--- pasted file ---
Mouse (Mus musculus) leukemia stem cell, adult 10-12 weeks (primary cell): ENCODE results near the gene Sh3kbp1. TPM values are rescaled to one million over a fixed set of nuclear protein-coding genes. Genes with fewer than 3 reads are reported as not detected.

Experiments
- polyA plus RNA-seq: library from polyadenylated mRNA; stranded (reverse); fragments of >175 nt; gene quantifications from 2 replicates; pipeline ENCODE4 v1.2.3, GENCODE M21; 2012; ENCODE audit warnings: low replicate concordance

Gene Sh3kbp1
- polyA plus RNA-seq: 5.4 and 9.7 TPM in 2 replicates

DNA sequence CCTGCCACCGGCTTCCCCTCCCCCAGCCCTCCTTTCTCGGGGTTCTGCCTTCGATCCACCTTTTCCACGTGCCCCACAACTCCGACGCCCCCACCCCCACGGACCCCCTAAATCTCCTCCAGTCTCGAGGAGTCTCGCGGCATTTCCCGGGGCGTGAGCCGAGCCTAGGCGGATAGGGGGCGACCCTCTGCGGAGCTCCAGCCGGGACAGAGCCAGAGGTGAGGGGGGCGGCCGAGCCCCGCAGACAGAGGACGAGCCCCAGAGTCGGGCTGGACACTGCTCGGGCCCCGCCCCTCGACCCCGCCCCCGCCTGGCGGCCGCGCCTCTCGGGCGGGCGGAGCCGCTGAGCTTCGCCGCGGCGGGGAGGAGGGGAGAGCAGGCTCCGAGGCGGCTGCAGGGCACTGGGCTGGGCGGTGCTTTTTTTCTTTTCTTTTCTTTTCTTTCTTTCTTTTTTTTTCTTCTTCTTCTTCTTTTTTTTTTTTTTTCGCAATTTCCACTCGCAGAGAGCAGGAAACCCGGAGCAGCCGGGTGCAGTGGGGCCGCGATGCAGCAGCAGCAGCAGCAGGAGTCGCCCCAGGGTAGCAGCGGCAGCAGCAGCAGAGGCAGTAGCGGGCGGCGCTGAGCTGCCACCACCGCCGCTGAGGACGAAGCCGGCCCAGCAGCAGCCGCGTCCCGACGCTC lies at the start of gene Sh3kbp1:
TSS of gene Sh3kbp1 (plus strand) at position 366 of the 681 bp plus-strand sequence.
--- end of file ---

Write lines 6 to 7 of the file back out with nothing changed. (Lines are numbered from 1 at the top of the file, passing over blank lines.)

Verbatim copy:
DNA sequence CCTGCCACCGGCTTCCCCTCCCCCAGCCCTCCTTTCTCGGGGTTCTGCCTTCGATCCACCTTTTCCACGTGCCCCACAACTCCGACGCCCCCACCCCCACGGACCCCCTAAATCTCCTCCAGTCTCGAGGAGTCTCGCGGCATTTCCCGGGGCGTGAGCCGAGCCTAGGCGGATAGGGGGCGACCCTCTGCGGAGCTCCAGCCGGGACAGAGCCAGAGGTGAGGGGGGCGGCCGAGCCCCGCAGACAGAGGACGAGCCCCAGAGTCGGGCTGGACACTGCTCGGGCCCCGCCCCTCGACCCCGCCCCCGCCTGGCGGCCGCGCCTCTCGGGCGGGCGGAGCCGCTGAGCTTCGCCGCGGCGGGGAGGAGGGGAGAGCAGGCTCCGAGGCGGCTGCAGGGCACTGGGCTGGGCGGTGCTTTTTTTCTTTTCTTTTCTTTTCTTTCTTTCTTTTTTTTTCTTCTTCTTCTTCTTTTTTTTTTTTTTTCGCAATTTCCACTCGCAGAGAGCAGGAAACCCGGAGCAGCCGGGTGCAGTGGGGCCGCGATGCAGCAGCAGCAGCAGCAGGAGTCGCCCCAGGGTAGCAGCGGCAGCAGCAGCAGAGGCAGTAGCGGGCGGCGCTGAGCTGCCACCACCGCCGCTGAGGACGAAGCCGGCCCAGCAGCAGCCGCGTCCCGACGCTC lies at the start of gene Sh3kbp1:
TSS of gene Sh3kbp1 (plus strand) at position 366 of the 681 bp plus-strand sequence.